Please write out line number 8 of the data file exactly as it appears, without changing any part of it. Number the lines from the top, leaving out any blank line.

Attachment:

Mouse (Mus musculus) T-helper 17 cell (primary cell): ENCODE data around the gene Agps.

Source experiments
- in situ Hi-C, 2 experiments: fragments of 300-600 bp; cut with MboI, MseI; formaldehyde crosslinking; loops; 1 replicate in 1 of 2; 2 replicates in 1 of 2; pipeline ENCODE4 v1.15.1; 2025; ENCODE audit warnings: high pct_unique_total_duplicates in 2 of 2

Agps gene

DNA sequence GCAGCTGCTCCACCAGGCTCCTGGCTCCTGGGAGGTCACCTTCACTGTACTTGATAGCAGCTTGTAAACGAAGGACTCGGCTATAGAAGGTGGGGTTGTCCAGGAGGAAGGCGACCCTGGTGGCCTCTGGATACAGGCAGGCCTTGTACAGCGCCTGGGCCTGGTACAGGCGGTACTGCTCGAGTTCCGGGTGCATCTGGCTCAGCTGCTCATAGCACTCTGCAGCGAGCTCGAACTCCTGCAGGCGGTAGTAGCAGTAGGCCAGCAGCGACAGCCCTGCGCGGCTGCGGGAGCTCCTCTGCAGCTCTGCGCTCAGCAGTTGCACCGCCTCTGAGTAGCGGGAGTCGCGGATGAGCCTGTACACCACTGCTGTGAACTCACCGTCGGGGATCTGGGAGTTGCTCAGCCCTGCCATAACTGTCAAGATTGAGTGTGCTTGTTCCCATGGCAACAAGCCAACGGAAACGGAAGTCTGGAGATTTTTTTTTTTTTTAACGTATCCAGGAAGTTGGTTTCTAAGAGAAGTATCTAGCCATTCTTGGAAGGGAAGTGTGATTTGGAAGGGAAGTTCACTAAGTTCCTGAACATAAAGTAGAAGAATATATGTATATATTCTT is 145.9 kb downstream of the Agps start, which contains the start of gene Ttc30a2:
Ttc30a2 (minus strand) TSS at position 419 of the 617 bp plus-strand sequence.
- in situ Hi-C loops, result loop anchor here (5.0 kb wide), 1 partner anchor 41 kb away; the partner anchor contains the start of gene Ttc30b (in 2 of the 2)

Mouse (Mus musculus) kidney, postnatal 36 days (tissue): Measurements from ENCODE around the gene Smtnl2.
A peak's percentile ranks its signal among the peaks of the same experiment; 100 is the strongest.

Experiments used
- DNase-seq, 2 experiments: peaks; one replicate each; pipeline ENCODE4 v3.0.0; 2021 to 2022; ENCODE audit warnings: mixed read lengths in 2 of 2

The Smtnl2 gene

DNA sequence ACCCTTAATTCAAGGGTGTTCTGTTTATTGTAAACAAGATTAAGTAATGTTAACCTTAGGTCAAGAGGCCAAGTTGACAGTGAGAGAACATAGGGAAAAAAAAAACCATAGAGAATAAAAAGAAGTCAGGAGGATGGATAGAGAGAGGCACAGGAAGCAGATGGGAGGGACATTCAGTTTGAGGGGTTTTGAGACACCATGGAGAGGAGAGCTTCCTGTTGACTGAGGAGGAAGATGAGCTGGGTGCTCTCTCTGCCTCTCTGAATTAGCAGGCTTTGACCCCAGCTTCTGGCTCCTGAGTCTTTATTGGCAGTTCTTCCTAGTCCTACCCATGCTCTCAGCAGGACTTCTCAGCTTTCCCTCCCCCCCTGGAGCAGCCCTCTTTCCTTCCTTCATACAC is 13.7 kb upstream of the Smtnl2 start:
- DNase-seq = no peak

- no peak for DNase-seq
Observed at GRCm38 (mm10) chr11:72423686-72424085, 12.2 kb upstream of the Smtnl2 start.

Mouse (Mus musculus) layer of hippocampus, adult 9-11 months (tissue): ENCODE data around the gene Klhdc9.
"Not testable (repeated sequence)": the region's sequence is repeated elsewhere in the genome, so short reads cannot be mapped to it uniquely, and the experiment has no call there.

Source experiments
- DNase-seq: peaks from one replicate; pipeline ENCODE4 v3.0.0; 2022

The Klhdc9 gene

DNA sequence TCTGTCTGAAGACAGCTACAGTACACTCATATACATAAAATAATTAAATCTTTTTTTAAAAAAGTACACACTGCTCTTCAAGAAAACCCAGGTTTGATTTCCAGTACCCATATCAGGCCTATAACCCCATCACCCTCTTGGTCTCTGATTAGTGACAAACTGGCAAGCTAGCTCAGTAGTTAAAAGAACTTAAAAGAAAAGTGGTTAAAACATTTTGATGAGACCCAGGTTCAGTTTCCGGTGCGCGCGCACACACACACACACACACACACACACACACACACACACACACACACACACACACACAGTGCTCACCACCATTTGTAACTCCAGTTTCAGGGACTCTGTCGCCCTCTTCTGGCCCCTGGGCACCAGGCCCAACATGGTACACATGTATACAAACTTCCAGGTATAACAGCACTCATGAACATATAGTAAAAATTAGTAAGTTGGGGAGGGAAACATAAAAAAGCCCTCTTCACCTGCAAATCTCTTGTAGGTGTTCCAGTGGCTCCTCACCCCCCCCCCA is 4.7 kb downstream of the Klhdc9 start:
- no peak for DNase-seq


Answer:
Mouse (Mus musculus) kidney, postnatal 36 days (tissue): Measurements from ENCODE around the gene Smtnl2.